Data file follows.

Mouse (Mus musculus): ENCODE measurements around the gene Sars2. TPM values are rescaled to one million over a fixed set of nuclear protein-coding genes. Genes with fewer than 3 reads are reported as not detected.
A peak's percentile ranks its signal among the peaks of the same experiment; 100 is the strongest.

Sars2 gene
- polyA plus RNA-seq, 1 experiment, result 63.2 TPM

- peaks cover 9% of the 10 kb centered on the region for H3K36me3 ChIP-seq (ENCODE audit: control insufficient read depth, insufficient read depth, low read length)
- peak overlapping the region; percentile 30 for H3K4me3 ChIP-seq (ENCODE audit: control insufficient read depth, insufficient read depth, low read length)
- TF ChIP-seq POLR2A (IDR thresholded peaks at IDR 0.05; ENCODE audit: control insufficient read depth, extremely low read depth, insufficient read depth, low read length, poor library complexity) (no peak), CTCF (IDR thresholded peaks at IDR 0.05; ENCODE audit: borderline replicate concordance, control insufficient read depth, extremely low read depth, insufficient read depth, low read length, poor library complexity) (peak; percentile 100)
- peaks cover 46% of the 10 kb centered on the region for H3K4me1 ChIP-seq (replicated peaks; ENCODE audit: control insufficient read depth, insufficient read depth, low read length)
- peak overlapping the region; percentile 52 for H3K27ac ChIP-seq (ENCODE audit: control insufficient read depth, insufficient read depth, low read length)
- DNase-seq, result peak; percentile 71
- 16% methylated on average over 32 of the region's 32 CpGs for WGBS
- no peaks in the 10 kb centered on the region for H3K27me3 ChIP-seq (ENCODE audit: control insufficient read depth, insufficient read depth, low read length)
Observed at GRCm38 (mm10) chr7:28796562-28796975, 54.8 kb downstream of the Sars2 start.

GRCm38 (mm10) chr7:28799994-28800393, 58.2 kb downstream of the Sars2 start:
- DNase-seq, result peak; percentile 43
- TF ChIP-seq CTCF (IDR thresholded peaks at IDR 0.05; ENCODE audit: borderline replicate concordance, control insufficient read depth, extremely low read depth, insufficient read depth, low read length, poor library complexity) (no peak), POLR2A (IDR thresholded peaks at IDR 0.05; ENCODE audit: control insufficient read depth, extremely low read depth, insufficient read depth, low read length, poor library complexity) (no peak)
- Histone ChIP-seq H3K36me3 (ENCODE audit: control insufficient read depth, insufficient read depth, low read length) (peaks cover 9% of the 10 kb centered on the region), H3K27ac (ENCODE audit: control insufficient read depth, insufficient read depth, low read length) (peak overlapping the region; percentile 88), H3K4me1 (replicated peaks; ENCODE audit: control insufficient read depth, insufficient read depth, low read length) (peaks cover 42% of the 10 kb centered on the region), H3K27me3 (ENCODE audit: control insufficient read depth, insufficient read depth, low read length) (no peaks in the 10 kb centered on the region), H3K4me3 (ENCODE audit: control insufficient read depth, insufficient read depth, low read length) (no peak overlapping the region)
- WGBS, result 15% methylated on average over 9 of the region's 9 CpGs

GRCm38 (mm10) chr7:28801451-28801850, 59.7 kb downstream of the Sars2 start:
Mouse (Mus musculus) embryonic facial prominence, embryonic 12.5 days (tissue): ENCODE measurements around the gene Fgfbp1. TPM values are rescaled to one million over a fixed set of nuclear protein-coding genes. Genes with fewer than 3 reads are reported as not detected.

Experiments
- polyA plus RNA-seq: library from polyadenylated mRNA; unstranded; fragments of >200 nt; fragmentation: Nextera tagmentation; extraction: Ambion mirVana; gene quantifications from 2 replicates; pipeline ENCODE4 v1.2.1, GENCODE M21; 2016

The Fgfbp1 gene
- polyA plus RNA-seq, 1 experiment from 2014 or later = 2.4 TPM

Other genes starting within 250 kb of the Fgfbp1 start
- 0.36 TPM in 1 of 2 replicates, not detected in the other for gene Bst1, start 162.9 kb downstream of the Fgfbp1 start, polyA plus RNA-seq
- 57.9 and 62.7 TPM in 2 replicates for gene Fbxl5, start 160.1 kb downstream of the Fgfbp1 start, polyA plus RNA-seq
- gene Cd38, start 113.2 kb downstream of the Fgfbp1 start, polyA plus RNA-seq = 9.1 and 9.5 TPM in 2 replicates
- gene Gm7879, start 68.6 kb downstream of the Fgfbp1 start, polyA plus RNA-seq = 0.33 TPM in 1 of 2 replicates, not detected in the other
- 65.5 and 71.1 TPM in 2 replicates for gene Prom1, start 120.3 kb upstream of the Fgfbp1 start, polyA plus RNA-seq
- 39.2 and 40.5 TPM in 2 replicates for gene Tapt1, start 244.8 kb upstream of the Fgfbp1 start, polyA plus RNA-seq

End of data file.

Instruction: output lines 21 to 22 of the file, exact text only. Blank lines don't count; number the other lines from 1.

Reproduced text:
Experiments
- polyA plus RNA-seq: library from polyadenylated mRNA; unstranded; fragments of >200 nt; fragmentation: Nextera tagmentation; extraction: Ambion mirVana; gene quantifications from 2 replicates; pipeline ENCODE4 v1.2.1, GENCODE M21; 2016